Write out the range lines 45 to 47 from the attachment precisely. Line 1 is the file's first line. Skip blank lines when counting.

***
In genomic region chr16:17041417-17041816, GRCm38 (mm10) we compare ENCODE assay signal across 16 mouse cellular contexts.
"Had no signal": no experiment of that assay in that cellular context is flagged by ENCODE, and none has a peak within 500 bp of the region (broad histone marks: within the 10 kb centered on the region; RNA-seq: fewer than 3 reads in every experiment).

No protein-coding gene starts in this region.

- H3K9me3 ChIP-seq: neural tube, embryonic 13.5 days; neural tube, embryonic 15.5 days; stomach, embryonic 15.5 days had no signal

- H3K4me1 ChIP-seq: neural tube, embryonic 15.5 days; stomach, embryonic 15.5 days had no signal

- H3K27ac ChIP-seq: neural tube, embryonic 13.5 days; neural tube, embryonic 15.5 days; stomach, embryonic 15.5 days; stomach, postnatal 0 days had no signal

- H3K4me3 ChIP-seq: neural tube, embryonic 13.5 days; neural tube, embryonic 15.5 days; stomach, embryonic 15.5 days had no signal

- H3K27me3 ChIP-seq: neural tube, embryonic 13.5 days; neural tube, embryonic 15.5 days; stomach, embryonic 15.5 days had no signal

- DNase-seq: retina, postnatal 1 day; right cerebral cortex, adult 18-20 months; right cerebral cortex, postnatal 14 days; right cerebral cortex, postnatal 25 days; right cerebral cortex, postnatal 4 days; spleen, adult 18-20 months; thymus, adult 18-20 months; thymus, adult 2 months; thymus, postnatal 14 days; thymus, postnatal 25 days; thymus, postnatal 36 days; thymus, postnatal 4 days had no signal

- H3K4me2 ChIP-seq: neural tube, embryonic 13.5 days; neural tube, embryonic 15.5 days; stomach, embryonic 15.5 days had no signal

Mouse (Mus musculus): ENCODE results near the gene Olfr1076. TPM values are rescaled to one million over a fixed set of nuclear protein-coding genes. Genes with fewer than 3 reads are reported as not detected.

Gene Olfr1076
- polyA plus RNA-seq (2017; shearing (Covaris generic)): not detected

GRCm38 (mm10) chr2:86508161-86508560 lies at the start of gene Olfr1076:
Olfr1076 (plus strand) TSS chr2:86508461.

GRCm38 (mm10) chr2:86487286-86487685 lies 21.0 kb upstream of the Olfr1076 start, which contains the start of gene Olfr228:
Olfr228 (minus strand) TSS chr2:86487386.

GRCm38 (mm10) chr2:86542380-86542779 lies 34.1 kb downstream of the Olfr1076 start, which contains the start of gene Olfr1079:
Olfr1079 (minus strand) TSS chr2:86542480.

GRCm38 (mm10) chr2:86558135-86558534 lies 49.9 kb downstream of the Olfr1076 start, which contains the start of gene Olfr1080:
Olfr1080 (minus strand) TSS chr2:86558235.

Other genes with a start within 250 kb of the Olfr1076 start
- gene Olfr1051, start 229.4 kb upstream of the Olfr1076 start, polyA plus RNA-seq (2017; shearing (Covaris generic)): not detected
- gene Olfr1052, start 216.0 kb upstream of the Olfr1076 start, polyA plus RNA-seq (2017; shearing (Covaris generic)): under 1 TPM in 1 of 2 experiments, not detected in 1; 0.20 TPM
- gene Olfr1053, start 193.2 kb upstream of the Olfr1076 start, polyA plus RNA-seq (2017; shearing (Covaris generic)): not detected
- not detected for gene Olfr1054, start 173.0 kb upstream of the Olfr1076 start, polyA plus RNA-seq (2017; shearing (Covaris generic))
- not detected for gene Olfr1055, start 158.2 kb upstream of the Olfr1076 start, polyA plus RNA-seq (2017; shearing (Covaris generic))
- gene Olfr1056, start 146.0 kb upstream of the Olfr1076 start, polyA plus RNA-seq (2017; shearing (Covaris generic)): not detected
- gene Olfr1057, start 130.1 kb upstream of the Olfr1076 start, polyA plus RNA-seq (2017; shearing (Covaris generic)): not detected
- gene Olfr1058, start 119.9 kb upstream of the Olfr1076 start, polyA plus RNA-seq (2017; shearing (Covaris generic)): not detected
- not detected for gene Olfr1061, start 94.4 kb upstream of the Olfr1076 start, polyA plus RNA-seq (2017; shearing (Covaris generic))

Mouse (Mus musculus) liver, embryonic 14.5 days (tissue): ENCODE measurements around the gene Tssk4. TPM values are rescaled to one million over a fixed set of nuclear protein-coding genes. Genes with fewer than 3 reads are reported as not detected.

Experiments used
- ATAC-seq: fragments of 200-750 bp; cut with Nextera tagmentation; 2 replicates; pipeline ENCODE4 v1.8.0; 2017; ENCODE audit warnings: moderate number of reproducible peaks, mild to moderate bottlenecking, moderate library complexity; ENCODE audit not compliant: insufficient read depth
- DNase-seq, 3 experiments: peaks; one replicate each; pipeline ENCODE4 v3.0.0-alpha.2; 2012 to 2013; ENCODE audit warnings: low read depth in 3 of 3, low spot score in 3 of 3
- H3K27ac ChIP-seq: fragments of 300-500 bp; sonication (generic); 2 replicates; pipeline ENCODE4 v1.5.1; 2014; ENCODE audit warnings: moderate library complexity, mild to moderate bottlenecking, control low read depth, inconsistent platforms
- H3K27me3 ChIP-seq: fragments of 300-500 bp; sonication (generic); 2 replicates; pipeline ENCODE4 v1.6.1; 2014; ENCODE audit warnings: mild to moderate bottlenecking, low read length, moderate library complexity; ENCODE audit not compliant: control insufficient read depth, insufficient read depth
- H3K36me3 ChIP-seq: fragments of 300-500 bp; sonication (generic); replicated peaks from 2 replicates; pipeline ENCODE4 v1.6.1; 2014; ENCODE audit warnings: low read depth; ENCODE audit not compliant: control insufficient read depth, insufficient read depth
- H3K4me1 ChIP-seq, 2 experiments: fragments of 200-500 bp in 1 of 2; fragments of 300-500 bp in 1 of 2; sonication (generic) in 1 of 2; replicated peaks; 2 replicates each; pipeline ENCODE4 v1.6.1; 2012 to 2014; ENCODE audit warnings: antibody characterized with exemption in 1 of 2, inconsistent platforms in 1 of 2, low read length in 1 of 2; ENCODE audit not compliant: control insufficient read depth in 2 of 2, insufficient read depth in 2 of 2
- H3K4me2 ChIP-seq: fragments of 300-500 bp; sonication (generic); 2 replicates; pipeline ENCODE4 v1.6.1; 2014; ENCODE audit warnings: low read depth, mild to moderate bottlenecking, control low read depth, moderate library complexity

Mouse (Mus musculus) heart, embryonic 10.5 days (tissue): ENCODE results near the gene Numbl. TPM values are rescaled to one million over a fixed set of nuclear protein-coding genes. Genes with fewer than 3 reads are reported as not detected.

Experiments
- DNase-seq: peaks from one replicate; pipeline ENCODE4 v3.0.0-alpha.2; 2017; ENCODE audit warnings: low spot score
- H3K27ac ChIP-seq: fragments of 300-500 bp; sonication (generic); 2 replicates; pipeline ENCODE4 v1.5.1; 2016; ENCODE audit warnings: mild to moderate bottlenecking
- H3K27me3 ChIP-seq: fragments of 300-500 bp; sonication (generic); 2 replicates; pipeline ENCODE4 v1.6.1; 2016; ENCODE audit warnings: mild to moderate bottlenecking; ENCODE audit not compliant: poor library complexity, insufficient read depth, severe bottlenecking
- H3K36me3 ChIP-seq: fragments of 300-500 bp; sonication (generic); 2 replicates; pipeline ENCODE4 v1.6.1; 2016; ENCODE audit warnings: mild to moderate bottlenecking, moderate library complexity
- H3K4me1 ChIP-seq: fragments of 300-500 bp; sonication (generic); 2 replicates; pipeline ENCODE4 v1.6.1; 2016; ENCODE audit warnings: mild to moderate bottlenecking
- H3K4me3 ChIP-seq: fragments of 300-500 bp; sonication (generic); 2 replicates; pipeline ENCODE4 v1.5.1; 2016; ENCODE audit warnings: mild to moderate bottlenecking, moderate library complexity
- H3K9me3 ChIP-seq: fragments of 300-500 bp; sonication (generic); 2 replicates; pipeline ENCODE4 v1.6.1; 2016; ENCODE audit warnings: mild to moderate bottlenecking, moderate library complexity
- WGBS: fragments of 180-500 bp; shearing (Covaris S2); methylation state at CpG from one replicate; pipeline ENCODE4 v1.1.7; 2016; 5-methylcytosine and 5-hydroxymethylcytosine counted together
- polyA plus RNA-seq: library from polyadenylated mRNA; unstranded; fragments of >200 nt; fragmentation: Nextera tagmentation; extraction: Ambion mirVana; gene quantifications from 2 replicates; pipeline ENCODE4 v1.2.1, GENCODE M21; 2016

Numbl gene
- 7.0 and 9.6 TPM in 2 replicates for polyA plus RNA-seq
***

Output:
- H3K27me3 ChIP-seq: fragments of 300-500 bp; sonication (generic); 2 replicates; pipeline ENCODE4 v1.6.1; 2016; ENCODE audit warnings: mild to moderate bottlenecking; ENCODE audit not compliant: poor library complexity, insufficient read depth, severe bottlenecking
- H3K36me3 ChIP-seq: fragments of 300-500 bp; sonication (generic); 2 replicates; pipeline ENCODE4 v1.6.1; 2016; ENCODE audit warnings: mild to moderate bottlenecking, moderate library complexity
- H3K4me1 ChIP-seq: fragments of 300-500 bp; sonication (generic); 2 replicates; pipeline ENCODE4 v1.6.1; 2016; ENCODE audit warnings: mild to moderate bottlenecking